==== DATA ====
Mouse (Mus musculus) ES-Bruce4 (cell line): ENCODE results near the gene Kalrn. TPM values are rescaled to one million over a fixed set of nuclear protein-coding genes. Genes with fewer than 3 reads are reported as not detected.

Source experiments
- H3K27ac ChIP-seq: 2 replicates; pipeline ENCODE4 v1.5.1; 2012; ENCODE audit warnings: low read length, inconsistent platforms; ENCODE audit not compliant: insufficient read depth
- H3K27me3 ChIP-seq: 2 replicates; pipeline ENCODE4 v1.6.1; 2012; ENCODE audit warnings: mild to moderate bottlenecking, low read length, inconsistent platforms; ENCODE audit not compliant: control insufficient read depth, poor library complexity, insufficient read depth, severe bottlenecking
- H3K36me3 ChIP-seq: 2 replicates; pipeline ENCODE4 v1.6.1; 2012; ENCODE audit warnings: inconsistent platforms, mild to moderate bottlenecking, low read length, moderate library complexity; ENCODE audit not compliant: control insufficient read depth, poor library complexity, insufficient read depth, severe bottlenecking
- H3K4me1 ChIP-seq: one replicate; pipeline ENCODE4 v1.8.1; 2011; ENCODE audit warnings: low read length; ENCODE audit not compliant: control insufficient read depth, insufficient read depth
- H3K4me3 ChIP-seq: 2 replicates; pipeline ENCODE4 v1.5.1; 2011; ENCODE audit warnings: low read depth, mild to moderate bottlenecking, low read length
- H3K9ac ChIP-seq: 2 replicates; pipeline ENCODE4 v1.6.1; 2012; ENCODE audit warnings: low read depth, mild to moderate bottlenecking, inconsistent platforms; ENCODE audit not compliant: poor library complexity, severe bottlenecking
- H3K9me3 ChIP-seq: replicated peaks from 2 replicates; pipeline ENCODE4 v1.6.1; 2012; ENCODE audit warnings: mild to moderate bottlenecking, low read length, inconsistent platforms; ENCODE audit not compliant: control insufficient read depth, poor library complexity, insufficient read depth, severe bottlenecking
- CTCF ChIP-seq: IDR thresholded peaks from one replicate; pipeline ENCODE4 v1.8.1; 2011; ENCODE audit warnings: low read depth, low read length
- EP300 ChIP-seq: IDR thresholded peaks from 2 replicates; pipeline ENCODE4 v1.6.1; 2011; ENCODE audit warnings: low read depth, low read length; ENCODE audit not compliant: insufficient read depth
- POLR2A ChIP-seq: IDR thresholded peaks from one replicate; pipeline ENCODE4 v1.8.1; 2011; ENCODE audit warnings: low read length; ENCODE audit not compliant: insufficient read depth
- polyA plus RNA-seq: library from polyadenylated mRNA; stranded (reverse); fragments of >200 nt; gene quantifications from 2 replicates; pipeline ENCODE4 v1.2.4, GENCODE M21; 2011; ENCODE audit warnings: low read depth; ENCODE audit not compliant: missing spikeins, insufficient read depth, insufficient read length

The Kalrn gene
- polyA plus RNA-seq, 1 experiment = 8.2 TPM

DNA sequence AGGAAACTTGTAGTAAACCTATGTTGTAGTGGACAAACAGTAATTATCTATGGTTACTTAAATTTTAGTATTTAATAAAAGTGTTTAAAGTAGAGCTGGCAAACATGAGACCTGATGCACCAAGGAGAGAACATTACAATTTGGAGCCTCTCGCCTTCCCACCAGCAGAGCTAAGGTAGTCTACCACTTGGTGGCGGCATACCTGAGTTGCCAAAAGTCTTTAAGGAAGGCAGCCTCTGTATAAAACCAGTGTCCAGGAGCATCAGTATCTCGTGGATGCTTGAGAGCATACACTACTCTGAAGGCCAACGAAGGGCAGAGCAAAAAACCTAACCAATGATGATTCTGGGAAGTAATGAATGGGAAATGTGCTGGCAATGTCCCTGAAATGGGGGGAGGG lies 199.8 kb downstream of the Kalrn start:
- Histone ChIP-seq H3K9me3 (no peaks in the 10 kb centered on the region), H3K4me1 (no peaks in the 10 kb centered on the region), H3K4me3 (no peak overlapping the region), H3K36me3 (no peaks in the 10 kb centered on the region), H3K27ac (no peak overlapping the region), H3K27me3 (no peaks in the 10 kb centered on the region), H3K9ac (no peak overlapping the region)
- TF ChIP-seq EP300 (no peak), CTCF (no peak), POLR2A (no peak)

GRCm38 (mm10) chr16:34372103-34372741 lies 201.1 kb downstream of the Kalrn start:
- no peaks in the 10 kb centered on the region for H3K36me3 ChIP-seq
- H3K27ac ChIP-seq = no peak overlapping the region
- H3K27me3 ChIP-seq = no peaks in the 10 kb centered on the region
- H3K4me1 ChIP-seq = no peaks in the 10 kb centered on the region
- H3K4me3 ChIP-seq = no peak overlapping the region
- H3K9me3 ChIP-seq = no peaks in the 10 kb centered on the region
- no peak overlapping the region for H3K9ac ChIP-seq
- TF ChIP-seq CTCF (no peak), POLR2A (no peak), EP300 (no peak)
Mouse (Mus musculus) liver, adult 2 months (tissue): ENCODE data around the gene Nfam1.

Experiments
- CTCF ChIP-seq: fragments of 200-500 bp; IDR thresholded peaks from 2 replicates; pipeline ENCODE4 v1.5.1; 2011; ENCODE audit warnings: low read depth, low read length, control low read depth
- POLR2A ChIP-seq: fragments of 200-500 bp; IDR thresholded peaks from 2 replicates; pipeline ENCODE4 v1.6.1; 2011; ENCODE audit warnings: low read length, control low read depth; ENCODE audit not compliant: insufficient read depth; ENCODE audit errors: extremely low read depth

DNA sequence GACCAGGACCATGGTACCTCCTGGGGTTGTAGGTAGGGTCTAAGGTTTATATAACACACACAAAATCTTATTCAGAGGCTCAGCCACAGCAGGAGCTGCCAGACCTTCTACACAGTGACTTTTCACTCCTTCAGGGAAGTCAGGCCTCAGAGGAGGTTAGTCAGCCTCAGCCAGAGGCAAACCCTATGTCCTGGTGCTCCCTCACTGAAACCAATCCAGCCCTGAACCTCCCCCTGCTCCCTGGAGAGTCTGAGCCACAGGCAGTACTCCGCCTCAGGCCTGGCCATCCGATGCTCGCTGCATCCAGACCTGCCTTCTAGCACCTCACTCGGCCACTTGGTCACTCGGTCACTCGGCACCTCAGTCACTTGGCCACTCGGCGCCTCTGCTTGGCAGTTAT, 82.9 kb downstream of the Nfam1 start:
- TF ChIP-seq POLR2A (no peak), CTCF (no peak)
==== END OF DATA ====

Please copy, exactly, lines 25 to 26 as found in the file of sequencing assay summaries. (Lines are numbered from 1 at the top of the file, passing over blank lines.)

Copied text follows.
- H3K9me3 ChIP-seq = no peaks in the 10 kb centered on the region
- no peak overlapping the region for H3K9ac ChIP-seq